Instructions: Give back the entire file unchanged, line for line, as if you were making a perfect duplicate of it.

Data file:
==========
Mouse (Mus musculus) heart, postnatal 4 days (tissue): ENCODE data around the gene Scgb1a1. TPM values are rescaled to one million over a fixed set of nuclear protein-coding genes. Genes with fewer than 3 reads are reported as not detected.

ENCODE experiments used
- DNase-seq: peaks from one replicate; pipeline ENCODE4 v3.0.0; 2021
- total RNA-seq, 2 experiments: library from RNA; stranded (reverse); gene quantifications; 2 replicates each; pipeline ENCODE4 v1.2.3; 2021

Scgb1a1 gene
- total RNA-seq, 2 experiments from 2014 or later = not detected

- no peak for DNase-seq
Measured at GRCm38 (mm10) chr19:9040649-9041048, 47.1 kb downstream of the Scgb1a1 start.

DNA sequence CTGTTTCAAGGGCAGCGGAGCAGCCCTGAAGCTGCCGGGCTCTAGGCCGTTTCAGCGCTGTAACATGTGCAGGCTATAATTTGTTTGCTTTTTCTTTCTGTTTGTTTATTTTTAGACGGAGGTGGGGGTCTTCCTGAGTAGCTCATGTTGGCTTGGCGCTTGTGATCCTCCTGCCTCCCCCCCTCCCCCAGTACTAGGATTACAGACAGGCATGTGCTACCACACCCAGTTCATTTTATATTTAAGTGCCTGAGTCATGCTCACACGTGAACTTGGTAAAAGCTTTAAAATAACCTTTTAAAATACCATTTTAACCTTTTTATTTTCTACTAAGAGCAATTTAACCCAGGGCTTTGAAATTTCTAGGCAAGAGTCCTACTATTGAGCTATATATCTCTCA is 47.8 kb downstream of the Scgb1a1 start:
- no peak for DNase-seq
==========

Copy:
Mouse (Mus musculus) heart, postnatal 4 days (tissue): ENCODE data around the gene Scgb1a1. TPM values are rescaled to one million over a fixed set of nuclear protein-coding genes. Genes with fewer than 3 reads are reported as not detected.

ENCODE experiments used
- DNase-seq: peaks from one replicate; pipeline ENCODE4 v3.0.0; 2021
- total RNA-seq, 2 experiments: library from RNA; stranded (reverse); gene quantifications; 2 replicates each; pipeline ENCODE4 v1.2.3; 2021

Scgb1a1 gene
- total RNA-seq, 2 experiments from 2014 or later = not detected

- no peak for DNase-seq
Measured at GRCm38 (mm10) chr19:9040649-9041048, 47.1 kb downstream of the Scgb1a1 start.

DNA sequence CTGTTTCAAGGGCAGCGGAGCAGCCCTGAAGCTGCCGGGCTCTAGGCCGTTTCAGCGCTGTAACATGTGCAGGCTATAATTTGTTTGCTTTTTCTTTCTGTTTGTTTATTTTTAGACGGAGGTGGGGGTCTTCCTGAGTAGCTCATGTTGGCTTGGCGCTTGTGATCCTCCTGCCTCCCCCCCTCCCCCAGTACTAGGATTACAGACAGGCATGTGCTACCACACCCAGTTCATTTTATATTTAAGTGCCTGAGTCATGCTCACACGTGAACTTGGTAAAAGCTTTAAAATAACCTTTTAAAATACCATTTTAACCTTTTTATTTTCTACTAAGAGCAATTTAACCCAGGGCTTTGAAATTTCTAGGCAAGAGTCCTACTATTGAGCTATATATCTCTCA is 47.8 kb downstream of the Scgb1a1 start:
- no peak for DNase-seq